The public cricket spectator needs a 'Home' team image, when watching or viewing his favourite sport, not a hotch potch team of dead beat aged misfits thrown together by the lure of excessive pay. These mercenaries should be given the boot from their former employment and not reinstated when the whole sorry mess goes pear shape. However money being the order of things most important, will probably find these prodigals coming home for another feed of the fatted calf.
The big money for small cricket offered by the Indian Premier League has not enticed every international cricketer to sign up. As the eight IPL franchises enter the biggest player auction ever held in Mumbai today, England opener Alastair Cook is adamant that playing for his country means far more than a hefty bank balance.
"We get very well looked after as England players," Cook said in Napier. "When I was 10 years old I didn't dream about playing in an Indian Twenty20 league, I dreamed about playing for England, and I'm very happy with what I'm doing."
Your country needs you: England and Essex opener Alastair Cook
Like most players when the whiff of easy money is scented, England's elite know about the IPL and its illegitimate relation the Indian Cricket League. Yet, Cook reckons the subject has hardly been aired in the dressing-room, allaying fears of a Kerry Packer-style defection of the best players.
"It's not been an issue for England players," he said. "Nothing is bigger than wearing the Three Lions and playing for your country and I can't see anyone giving up playing for England to go and do that."
Saving yourself for the demands of Test and one-day international cricket would seem a sensible move for those at the start of their careers, which is why three Australians, Michael Clarke, Mitchell Johnston and Brad Haddin, the latter heir apparent to the soon-to-be-retired Adam Gilchrist, pulled out of the IPL yesterday.
For well-established players it is different and it is unthinkable that players like Kevin Pietersen and Andrew Flintoff have not been sounded out, if not for the impending IPL tournament that starts in April, then certainly for future ones held over the next five years.
At present, every Test-playing country bar England is represented among the 82 players listed on IPL's website. So far, there are 31 Indian players, 11 Aussies including legends like Shane Warne and Glenn McGrath, 11 South Africans, 10 Sri Lankans, eight from Pakistan, five from New Zealand, three West Indians, two Bangladeshis and a single player from Zimbabwe, Tatenda Taibu. Each is guaranteed around £80,000 just for signing on.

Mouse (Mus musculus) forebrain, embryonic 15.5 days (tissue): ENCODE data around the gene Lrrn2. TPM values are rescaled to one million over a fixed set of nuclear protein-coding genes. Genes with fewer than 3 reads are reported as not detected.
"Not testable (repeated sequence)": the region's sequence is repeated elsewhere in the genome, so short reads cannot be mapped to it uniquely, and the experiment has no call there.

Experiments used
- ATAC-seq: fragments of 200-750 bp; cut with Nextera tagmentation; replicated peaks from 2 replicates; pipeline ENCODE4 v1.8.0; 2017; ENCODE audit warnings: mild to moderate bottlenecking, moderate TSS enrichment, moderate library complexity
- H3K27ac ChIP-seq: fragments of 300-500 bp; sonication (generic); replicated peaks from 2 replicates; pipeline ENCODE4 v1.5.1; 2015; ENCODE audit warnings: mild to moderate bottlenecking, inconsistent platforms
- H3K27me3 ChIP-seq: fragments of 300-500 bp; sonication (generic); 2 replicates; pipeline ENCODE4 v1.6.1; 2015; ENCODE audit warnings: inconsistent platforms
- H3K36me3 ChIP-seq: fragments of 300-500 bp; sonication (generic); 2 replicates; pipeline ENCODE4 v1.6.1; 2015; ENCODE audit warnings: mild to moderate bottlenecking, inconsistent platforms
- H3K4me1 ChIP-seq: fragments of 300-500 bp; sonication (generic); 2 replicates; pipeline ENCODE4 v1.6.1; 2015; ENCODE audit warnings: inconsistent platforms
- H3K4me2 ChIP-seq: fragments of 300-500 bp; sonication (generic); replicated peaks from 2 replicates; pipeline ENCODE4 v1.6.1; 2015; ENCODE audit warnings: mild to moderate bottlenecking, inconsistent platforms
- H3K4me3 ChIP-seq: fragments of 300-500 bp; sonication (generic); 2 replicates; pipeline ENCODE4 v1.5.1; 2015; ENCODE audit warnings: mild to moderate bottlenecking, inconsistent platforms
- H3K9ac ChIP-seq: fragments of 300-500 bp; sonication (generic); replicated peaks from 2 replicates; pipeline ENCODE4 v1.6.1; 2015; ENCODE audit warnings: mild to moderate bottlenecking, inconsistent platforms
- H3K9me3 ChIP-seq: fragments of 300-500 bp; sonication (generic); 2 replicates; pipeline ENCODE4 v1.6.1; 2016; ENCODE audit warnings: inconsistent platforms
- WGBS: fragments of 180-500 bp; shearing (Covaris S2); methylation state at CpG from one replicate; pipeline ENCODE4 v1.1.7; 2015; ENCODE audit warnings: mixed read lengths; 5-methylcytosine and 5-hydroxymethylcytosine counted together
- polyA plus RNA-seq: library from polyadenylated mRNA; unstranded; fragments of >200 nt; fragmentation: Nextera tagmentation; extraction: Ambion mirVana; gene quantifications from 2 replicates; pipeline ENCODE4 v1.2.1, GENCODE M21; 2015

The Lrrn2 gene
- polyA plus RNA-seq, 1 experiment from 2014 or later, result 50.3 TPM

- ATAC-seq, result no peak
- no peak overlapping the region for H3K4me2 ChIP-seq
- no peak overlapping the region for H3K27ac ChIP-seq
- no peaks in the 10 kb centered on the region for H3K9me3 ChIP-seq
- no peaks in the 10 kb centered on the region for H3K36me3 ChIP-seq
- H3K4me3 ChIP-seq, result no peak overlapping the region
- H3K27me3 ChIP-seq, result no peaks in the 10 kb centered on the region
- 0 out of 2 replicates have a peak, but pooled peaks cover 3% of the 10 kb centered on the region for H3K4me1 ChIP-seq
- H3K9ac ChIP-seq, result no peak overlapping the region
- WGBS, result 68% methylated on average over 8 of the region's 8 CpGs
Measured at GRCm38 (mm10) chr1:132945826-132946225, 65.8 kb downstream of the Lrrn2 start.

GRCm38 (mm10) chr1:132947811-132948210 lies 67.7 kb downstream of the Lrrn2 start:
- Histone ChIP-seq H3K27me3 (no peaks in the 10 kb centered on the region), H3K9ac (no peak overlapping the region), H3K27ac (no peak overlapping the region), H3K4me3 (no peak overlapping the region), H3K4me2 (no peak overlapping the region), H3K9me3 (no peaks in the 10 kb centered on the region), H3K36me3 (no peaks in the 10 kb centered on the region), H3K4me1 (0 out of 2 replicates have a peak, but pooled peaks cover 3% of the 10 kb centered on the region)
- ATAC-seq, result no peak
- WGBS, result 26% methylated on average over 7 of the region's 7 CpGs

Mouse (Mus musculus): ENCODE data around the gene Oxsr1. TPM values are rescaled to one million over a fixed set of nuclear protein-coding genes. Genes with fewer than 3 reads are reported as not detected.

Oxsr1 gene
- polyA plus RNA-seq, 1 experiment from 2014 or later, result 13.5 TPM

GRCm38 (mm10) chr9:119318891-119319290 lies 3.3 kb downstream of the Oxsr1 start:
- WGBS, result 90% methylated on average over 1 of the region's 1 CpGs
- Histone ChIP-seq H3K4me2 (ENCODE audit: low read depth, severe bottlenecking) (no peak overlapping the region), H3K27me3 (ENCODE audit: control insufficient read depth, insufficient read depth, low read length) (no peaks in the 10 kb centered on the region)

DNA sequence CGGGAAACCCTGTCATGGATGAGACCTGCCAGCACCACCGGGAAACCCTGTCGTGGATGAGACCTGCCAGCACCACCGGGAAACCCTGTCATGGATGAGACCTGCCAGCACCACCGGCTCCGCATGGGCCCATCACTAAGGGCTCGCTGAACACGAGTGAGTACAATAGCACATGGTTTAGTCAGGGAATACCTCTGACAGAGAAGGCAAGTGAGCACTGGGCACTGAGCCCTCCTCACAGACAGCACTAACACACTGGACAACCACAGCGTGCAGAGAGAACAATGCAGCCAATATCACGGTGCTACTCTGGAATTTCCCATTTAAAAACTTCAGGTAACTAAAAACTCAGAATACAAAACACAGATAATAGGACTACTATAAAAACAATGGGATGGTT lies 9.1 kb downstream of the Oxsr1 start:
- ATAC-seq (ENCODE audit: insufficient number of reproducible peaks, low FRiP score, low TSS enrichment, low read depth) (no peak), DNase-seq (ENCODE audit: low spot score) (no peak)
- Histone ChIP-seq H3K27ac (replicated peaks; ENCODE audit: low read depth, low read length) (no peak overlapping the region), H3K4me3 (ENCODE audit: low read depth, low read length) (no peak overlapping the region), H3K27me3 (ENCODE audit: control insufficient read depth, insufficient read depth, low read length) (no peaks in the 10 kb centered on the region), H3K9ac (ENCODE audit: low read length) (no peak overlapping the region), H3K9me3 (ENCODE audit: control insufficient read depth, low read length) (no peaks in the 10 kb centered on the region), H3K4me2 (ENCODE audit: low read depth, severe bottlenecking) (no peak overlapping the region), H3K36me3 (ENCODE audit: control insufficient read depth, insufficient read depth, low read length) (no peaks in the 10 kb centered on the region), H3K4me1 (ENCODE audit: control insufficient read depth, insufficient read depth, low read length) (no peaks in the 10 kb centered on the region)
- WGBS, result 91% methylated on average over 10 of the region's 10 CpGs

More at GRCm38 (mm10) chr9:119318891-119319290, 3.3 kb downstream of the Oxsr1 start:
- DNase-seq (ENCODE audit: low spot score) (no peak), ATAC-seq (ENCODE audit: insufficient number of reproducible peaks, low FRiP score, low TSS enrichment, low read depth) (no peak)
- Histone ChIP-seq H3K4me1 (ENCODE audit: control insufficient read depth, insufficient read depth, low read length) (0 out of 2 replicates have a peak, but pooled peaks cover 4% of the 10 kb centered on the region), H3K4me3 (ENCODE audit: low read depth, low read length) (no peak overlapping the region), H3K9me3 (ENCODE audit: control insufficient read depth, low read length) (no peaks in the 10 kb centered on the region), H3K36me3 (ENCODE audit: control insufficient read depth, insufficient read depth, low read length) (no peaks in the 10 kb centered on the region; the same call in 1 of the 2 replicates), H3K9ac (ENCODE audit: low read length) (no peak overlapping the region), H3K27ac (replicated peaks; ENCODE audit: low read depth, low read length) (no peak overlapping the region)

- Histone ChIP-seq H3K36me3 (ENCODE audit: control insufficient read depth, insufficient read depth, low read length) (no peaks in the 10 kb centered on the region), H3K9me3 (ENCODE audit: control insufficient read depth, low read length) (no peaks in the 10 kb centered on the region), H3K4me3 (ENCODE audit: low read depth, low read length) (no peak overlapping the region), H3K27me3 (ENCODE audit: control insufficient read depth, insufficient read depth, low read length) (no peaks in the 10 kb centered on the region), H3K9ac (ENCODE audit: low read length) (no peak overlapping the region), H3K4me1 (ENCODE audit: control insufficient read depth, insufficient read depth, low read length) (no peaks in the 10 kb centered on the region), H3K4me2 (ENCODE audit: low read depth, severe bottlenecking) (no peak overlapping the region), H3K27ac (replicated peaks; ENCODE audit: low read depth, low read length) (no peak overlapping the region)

That England is not represented even by recent international players suggests a deal done between the Board of Control for Cricket in India and the England and Wales Cricket Board. After all, the English season has been set in stone since the 19th century and IPL's decision to hold their tournament between April 16 and June 1, when the final is played, encroaches on that in a harmful way.
Unlike the ICL, which has seen its overseas players like Chris Read and New Zealand's Shane Bond essentially barred from returning to representative cricket, each country's board has given the IPL their blessing. In return, Lalit Modi, the BCCI's vice-president behind the competition, is adamant that players without a No Objection Certificate from their respective board will not be signed.
For the moment, England players on central contracts would appear to be controlled by the ECB, though for how long once lawyers start filing restraint of trade orders is any one's guess. What seems obvious is that it will become a growing concern unless a window for IPL, convenient to all, opens up in the schedule.
Modi's take on the competition many feel will rent cricket apart, is that it will revolutionise the game, but in a way that benefits all interested parties.
Other interpretations exist: one being that it is an elaborate ruse to get international cricketers to stop complaining about playing too much cricket by proving money's revivifying effect on tired minds and limbs. Another is that it is TV's latest attempt to have a cricket match on screen every hour of every day.
Such saturation coverage can cause viewer overload, something that appears to have happened in Australia where for the first time in 29 years Channel Nine did not broadcast a match it had the rights for.
For IPL and their television paymasters the warning is stark: you can have too much of a good thing.
Last night there were only a dozen people among approx 300 viewing the Aus/Sri Lanka cricket in my local club .